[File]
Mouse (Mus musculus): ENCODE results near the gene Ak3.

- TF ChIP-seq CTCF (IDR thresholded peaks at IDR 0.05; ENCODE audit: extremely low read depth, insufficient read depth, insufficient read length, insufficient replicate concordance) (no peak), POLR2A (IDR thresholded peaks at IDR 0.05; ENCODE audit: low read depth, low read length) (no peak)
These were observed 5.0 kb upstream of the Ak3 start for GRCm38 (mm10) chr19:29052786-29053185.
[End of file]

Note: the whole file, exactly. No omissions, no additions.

Mouse (Mus musculus): ENCODE results near the gene Ak3.

- TF ChIP-seq CTCF (IDR thresholded peaks at IDR 0.05; ENCODE audit: extremely low read depth, insufficient read depth, insufficient read length, insufficient replicate concordance) (no peak), POLR2A (IDR thresholded peaks at IDR 0.05; ENCODE audit: low read depth, low read length) (no peak)
These were observed 5.0 kb upstream of the Ak3 start for GRCm38 (mm10) chr19:29052786-29053185.